Protecting Your Identity
Responding to Possible Identity Theft: Tips for the CU Family
Any unauthorized access of personal information may place you at risk for identity theft. The information provided below is intended to assist concerned individuals in reducing the possibility of identity theft and to advise on appropriate steps to take to protect yourself.
- As a preliminary step, you should consider contacting the fraud departments of each of the three major credit bureaus in the United States. If they have credit information about you in their files, which at least one of these bureaus will likely have if you have ever applied for credit in the United States, you can request that a "fraud alert" be placed in your file. You may also request that a statement be entered in your account informing potential creditors that no "pre-approved" credit applications should be sent out in your name. You may also ask their fraud departments to place a statement that asks all creditors to call you before opening any new accounts or changing any existing accounts.
You should check your credit reports with these bureaus on an annual basis. If you plan to place a fraud alert on your credit file, you only need to contact one credit bureau and they will contact the other two with your information. Be prepared to give them information such as your current address, your last address (if you moved within the last 2 years), your social security number, phone numbers (work and home), etc. Each agency will mail you a copy of your personal credit report within 6 to 8 business days.
The credit bureau fraud departments are listed below. Users need to contact only one of the three national credit bureaus to activate a fraud alert. The bureaus notify each about new fraud alerts.
Experian's National Consumer Assistance
P.O. Box 1017
Allen, TX 75013
This site's fraud alert process is quick, thorough and easy to use. Upon entering this site, the consumer should click on the link "Steps to take if you are a victim of fraud or identity theft." Next, click on the "Security Alert" link and complete the form. You can view your credit report, including accounts in good standing, credit history, personal information and more.
- Equifax Credit Information Services
Consumer Fraud Division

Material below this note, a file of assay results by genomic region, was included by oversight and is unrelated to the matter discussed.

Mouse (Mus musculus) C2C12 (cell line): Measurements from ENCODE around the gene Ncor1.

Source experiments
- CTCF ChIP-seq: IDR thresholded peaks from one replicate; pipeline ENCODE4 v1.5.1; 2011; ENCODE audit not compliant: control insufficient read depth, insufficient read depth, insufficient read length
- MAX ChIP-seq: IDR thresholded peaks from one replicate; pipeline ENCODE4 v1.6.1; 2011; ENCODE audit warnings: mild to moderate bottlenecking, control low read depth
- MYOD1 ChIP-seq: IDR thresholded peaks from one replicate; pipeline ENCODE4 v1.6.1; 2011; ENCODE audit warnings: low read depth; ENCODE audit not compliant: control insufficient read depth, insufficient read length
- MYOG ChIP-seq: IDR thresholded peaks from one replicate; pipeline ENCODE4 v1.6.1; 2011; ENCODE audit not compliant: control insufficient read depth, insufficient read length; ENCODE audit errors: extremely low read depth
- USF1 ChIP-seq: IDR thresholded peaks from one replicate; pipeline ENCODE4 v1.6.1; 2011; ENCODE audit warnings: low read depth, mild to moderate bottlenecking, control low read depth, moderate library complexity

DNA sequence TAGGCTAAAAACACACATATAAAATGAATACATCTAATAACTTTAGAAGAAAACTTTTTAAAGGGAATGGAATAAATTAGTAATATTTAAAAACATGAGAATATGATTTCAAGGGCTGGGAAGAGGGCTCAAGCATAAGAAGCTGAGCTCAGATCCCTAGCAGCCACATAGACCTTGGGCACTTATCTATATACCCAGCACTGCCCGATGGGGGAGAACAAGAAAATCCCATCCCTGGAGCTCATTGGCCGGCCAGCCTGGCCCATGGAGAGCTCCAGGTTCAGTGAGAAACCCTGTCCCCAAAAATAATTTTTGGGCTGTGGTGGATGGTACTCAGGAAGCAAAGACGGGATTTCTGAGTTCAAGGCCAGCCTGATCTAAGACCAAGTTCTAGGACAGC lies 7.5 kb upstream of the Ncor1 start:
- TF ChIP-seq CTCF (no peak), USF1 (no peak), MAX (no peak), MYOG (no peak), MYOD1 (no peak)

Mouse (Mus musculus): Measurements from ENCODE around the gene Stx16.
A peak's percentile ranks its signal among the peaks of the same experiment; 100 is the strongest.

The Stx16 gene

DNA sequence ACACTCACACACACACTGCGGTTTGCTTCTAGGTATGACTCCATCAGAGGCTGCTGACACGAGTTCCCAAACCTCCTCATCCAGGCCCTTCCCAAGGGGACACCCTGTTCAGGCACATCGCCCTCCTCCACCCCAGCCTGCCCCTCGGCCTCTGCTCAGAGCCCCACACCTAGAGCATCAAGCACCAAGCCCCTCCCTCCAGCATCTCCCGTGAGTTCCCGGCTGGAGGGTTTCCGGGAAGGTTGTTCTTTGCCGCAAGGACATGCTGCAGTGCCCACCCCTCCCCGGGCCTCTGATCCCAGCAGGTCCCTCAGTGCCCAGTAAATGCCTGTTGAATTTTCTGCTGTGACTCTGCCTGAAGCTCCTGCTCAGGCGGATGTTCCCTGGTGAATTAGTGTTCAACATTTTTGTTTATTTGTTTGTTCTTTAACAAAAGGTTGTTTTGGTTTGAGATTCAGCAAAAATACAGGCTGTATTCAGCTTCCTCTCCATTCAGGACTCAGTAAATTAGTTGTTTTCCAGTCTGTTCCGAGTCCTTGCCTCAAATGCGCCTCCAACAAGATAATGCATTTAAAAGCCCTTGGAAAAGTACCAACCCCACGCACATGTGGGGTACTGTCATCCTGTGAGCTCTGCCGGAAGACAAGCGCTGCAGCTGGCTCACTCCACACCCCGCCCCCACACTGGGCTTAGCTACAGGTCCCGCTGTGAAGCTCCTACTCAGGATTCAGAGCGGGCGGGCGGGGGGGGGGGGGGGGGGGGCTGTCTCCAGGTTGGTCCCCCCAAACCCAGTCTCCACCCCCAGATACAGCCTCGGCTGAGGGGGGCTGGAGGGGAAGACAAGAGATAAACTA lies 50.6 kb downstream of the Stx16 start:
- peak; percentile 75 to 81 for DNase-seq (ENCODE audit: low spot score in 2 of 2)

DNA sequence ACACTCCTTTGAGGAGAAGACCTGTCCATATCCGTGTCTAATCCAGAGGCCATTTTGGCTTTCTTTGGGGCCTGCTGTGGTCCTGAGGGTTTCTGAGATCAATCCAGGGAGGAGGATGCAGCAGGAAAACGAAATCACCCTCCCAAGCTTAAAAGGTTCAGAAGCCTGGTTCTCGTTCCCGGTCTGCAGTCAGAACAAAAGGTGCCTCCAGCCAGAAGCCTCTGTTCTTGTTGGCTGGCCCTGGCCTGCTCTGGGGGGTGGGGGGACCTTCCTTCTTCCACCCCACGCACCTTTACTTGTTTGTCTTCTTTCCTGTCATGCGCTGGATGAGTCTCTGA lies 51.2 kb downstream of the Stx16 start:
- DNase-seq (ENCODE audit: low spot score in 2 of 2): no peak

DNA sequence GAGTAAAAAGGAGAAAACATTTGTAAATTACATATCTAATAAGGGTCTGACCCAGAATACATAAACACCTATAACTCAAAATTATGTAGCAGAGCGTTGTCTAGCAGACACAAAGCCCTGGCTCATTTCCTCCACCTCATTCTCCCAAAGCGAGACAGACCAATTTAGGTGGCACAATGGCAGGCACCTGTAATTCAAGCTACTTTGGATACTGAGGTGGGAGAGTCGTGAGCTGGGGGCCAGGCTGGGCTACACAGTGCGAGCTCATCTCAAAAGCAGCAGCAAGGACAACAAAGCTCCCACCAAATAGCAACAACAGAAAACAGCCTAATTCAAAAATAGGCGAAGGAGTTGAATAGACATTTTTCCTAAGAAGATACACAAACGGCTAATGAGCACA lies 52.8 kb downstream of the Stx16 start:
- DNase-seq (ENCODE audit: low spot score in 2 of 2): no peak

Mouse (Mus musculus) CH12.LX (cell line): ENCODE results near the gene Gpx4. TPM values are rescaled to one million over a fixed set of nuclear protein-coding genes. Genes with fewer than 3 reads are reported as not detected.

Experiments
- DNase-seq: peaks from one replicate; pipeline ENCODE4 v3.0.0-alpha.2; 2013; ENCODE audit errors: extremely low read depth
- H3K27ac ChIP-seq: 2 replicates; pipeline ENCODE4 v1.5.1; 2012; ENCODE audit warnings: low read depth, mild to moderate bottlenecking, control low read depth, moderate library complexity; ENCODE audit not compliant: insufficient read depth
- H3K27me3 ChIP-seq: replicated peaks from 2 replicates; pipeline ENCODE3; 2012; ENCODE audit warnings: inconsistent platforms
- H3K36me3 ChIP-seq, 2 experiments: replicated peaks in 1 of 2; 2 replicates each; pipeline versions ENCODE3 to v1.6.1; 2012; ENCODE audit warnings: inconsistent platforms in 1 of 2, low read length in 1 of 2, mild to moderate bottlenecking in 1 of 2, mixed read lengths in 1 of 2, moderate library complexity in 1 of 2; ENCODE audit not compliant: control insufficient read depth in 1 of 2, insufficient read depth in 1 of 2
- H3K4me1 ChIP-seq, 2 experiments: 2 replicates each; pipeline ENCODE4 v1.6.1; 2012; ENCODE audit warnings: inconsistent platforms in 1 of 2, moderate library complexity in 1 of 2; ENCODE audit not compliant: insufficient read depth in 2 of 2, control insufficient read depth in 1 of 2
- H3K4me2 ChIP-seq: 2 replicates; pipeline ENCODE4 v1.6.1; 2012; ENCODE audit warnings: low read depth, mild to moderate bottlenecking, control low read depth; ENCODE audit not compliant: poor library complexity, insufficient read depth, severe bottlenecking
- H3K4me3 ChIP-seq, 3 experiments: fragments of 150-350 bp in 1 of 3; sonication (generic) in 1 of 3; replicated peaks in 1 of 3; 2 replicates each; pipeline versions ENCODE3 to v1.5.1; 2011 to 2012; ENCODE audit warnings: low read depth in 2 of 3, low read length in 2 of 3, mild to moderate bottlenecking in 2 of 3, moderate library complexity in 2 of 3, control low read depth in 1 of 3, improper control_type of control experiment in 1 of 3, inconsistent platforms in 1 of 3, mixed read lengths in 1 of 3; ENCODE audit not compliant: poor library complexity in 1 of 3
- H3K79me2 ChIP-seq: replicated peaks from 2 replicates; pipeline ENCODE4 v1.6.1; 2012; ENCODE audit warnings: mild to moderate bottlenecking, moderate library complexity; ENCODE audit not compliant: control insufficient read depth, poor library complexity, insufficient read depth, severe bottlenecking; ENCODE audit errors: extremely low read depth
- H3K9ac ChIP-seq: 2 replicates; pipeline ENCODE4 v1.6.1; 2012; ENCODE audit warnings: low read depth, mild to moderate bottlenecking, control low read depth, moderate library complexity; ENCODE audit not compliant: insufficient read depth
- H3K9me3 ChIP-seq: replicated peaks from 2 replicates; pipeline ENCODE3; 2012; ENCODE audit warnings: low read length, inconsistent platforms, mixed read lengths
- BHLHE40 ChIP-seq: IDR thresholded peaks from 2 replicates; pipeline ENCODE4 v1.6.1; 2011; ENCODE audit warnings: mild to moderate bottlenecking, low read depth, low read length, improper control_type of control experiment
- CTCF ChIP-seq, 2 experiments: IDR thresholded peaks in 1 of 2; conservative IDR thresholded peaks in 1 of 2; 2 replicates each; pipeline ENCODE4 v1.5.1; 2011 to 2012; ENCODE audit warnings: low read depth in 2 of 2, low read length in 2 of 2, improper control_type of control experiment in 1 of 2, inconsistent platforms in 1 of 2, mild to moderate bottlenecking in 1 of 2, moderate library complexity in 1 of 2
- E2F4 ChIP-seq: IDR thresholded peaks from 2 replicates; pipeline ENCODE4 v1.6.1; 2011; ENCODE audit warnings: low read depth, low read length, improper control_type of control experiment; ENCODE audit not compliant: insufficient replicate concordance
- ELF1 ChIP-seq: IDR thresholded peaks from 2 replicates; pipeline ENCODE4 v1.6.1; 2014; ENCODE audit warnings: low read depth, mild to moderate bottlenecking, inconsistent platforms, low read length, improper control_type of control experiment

P.O. Box 105069
Atlanta, GA 30348
Although this site outlines the steps to activate a fraud alert, through this company, consumers must make a telephone call to actually place a fraud alert on their accounts.
Fraud Victim Assistance Department
P.O. Box 6790
Fullerton, CA 92834
The services provided at this site are not free. There is not an online fraud alert process available on this site. Here, users can learn more about identity theft and how to identify, fix and prevent it. To do this, follow these two links: "Personal Solutions" tab followed by the "If you are a victim" tab, to learn more information. Also, you can receive a credit report for $34.95.
- You should close or suspend any accounts you know or believe have been tampered with or opened fraudulently.
If you determine that someone actually has used your personal information for an illegal purpose, you should consider taking the following steps:
- File a report with the CU Public Safety Office or the agency to which CU Public Safety may refer you.
- Contact the Office of the Oklahoma Attorney General, Consumer Protection Division. You may download a complaint form at the following website: http://www.oag.state.ok.us. If you do not have access to a computer, you may call the following numbers for a complaint form and other assistance: (405) 521-3921 (OKC), (918) 581-2885 (Tulsa).
- If you believe your Social Security Number has been used illegally, you may contact the Social Security Administration (SSA) at www.ssa.gov, and you should call the SSA Fraud Hotline at (800) 269-0271. You should also periodically contact the SSA at (800) 772-1213 to verify the accuracy of the earnings reported on your SSN, and you may request a copy of your Social Security Statement. Additionally, these other SSA resources are available on the Internet:
- SSA Fraud Hotline for Reporting Fraud - http://oig.ssa.gov/report-fraud-waste-or-abuse/fraud-waste-and-abuse
- Social Security: Your Number and Card (SSA Pub. No. 05-10002) - http://www.ssa.gov/pubs/10002.html
- When Someone Misuses Your Number (SSA Pub. No. 05-10064) - http://www.ssa.gov/pubs/10064.html
- Additionally, you may file a complaint with the FTC by contacting the FTC's Identity Theft Hotline. Their toll-free telephone is 1-877-IDTHEFT (438-4338) or by direct dial (202) 326-2502. You can also access their web site at: http://www.ftc.gov/. Ask for a copy of ID Theft: When Bad Things Happen to Your Good Name. This is a free comprehensive consumer guide to help you guard against and recover from identity theft. You may also write to the FTC at:
Identity Theft Clearinghouse
Federal Trade Commission
600 Pennsylvania Avenue, NW
Washington, DC 20580
This information is derived from undated TRIWEST information on identity theft.
Related Web Sites
- U.S. Dept. of Justice - Identity Theft and Fraud
- Federal Trade Commission - Facts for Consumers
"ID Theft: When Bad Things Happen to Your Good Name"
- Social Security Administration - Identity Theft
- Privacy Rights Clearinghouse - Identity Theft Resources
- Fight Identity Theft
- CNN Headline News - HotWired
"Tackling Identity Theft"
Related Web Sites were compiled by the KU Libraries, a division of Information Services.